Have you ever wondered who is responsible for employee engagement? The reality is, everyone is responsible for employee engagement, including you. Leaders do their part by ensuring they themselves are engaged and for creating a culture that promotes engagement. HR is responsible for partnering with leaders to help them understand and support their employees’ development needs. As an employee, you have a job as well and this includes taking co-ownership of the process.
While I have often spoken of the huge impact that leaders have on their direct report’s levels of engagement, employees need to play their role too. It is a two-way street. As an employee you need to:
- Speak up – if you are dissatisfied and unless you have an unapproachable or bully boss, you need to discuss this with them. You cannot expect your boss to read your mind. This will give them the information they need to have to help make things different.
- Take initiative – look for ways to improve processes, services or products. Don’t rely solely on others to do this.
- Come with solutions – if you see problems, don’t simply identify them. No boss enjoys listening to a litany of complaints. Bring your ideas as to how each issue could be made better.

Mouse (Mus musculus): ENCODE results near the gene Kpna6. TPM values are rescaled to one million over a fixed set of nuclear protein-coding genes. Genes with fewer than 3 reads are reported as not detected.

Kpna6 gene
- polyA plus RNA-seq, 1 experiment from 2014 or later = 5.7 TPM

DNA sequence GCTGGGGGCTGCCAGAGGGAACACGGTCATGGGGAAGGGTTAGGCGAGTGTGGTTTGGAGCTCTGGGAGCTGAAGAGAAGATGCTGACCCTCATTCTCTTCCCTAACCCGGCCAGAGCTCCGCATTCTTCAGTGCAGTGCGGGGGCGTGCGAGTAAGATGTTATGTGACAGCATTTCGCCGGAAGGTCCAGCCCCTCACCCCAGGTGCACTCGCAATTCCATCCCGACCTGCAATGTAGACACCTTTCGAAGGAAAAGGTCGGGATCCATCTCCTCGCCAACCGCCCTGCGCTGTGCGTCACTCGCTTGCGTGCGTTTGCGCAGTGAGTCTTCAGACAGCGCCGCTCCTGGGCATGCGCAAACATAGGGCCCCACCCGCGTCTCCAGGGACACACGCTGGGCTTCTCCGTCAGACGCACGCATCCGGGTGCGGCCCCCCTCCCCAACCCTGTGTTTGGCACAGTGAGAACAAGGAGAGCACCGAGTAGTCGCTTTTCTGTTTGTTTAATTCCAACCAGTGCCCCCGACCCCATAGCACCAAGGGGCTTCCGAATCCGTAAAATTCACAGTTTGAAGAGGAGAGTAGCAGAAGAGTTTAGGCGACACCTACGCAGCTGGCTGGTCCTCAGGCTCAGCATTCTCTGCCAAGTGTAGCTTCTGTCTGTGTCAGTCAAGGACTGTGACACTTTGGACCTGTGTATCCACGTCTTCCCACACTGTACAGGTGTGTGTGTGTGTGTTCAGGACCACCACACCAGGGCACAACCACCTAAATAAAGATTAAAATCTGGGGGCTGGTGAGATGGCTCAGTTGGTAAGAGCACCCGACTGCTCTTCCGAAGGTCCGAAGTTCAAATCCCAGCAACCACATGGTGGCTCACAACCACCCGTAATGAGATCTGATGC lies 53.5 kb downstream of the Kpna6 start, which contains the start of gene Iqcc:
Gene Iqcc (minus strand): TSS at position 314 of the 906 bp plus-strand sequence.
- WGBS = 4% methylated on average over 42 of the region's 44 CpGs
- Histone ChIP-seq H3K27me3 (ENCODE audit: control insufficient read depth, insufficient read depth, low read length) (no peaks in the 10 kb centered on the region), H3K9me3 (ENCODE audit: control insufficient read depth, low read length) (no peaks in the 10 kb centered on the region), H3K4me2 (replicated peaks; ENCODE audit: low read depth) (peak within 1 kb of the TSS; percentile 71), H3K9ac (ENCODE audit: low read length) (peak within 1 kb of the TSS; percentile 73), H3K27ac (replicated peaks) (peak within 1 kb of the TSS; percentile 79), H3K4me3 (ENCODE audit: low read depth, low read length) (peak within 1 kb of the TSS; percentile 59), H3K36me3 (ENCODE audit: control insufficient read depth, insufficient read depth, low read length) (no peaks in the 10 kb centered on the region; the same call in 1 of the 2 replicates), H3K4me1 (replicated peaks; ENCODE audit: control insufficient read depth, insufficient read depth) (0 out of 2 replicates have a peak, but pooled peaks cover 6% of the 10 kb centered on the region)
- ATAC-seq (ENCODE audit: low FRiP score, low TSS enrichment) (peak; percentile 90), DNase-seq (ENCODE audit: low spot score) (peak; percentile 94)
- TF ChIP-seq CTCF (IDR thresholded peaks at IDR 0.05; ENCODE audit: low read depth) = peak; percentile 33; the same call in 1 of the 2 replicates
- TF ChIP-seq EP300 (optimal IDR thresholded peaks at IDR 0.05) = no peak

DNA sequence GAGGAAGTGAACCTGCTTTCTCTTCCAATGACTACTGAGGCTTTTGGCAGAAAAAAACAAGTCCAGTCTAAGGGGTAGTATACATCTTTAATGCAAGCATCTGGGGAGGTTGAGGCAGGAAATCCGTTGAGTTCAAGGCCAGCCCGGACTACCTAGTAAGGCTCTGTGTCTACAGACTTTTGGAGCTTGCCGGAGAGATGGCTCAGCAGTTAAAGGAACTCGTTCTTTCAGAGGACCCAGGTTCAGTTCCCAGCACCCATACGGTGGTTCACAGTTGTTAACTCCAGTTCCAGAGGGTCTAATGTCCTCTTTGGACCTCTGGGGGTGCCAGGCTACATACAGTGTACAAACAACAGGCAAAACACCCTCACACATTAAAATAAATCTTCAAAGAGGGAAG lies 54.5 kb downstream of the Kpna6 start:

- Educate yourself – do not rely solely on your company to provide for your professional development. If you are serious about your career, you will do your part to improve your knowledge and skill levels in your area of expertise.
- Take care of yourself – while a company may offer benefits like gym memberships, yoga classes, coaching or counseling, it remains up to you to follow through. If your company does not offer much in this way, it is still up to you to find the ways and means to ensure your overall health and wellbeing.
- Develop a life outside of work – having a rich and rewarding life outside of work is key to how much energy you have for your work. Connecting with family and friends and doing stuff in your community will help keep you happy and healthy.
- Live within your means – Really. This is connected to work. Learning to abide by a budget is an important part of your overall wellbeing and can remove untold stressors from your life. Showing up to work already stressed out won’t help you deal with the day to day pressures and challenges of your job.
If you find that in spite of doing all the above, your workplace neither appreciates or rewards your efforts, then head for the door. You’ll be much happier in the long run working in an environment where you feel the love. But know that the love is a two-way street.